Private health cover; the incentives explained

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You may have noticed the advertisements on television; health funds urging Australians to sign up to cash in on government incentives or to avoid paying surcharges or lifetime loading. But what’s it all about?

There are a number of ways the government encourages Australians to take out private health cover including the Medicare levy surcharge, the Federal Government Rebate and the Lifetime Health Cover Loading.

The Medicare Levy Surcharge

Most of us who work pay 1.5 percent of our income towards the nation’s public health system via our taxes, which is known as the Medicare Levy. But if you earn over a certain threshold and are considered a high income earner, you may be required to pitch in a greater amount than those on smaller wages, such as an extra 1 percent of your income. This is known as the Medicare Levy Surcharge. From the 2012-2013 financial year onwards, this will be means tested; the higher your income, the higher the surcharge, up to a maximum of 1.5 percent.

If you’re part of a couple or family, the amount you contribute will be calculated by your combined income and the number of children you have will help to determine whether you’re required to pay extra. But there is a way around paying this extra amount each year and that’s by having private health insurance that includes hospital cover with an excess capped at $500 for singles and $1000 for couples and families (Medicare levy surcharge income thresholds may change each financial year).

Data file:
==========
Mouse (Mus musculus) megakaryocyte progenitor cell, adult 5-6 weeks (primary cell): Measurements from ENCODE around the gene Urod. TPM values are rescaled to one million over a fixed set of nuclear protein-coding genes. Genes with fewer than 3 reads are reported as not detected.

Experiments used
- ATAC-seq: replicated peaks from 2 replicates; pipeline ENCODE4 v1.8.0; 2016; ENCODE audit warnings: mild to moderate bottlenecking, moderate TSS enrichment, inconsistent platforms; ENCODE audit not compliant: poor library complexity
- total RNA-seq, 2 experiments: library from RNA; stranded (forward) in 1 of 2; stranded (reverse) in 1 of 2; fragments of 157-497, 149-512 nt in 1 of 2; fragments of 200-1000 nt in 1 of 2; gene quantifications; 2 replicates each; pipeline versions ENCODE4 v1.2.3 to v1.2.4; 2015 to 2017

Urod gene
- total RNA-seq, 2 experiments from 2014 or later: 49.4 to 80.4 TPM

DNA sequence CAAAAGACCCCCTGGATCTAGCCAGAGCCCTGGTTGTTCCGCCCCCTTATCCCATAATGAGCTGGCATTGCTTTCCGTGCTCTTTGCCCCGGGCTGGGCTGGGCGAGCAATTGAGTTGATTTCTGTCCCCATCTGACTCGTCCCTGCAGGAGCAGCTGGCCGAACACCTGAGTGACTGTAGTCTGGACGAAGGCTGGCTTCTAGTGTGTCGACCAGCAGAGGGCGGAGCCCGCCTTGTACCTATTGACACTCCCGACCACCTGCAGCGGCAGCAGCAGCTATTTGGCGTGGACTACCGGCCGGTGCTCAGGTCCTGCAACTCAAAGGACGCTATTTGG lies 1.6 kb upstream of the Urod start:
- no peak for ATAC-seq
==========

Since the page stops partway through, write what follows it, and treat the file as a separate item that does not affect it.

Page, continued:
Federal Government Rebate

If you’re eligible for Medicare then you can claim this rebate, which is calculated depending on your age and personal circumstances. So if you take out private health insurance and you’re under 65 years old you’ll get a 30 percent rebate from the government on your premium. If you’re aged between 65 and 69 years you may be entitled to 35 percent cash back, while Australians aged 70 and older will get a 40 percent rebate. The rebate will also be means tested from the 2012-2013 financial year onwards; the higher your income, the lower the rebate.

If there is more than one of you on your health cover policy then the amount you can claim back from the government will be based on the oldest person covered.

There is more than one way to claim your rebate; either you can claim it upfront and pay a reduced premium or pay the full amount and claim your rebate later – at tax time or from Medicare.

Lifetime Health Cover Loading

If you’re an Australian resident thinking about taking up hospital cover after July 1 following your 31st birthday then the Lifetime Health Cover Loading will make it more expensive to do so. Get hospital cover prior to this date and you’ll pay the regular premium. But for every year after 31 that you wait to get hospital cover, you’ll need to pay an extra 2 percent loading on top of the usual premium.

The loading increases by 2 percent for each year you don’t have cover until the point you reach a maximum loading of 70 percent or until you’ve had continuous cover for 10 years.

So by joining a health fund you’ll not only be getting the health-related benefits but your hip pocket will get some reprieve too.

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